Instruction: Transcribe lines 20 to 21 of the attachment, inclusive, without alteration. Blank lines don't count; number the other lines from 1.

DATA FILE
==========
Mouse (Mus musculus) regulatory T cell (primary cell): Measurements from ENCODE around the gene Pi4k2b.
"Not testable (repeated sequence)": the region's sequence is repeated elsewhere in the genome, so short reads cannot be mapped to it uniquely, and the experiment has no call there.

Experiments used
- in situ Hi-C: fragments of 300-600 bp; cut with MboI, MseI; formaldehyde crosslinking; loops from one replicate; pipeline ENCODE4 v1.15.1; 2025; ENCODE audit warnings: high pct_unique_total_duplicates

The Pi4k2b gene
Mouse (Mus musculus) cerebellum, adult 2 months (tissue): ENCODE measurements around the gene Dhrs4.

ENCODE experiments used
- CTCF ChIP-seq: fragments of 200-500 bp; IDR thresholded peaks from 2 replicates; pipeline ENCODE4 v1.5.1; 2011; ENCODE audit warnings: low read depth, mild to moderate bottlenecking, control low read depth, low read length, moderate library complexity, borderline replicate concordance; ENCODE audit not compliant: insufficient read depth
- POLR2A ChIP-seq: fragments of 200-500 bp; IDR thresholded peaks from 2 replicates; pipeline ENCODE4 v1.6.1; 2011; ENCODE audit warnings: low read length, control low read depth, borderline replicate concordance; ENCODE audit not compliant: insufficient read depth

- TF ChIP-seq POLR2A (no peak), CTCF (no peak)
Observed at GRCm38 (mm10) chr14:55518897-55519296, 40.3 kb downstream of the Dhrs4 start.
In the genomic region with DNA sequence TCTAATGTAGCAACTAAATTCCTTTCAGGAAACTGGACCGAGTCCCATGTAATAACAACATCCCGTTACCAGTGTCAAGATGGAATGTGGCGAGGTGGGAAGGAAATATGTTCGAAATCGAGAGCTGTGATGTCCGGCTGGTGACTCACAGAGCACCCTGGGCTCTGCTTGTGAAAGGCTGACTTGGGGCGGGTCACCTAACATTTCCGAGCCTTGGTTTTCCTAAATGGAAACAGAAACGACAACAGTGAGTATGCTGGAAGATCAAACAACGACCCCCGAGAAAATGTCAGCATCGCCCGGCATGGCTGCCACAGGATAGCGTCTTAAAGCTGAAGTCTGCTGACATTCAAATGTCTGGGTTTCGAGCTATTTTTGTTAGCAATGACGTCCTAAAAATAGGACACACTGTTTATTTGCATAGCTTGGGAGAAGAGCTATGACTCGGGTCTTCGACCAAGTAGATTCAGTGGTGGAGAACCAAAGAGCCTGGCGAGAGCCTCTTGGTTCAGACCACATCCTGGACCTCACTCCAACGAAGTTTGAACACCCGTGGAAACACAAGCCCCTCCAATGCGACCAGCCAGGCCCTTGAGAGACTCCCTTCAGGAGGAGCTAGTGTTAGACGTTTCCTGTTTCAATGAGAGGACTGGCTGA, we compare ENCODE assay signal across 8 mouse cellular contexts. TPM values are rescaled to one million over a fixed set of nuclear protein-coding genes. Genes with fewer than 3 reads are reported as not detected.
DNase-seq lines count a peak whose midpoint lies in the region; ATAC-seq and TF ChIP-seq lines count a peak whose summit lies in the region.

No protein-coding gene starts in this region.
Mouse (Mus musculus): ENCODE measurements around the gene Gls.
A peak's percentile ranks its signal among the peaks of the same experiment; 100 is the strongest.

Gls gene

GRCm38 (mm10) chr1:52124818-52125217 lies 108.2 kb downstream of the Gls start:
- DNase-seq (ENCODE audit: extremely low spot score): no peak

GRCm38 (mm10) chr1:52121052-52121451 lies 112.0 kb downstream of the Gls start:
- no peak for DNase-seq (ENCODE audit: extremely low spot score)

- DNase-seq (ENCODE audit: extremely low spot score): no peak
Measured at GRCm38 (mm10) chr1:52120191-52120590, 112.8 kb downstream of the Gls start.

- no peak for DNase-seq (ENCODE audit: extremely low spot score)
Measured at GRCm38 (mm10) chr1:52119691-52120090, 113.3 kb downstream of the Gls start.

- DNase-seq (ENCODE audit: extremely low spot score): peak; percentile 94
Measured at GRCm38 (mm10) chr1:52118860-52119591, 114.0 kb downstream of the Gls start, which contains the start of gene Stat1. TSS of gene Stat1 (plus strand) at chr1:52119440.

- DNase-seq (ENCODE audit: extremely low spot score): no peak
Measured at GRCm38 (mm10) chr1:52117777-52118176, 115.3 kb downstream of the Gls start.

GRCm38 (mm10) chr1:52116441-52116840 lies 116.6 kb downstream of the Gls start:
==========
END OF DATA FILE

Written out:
GRCm38 (mm10) chr1:52121052-52121451 lies 112.0 kb downstream of the Gls start:
- no peak for DNase-seq (ENCODE audit: extremely low spot score)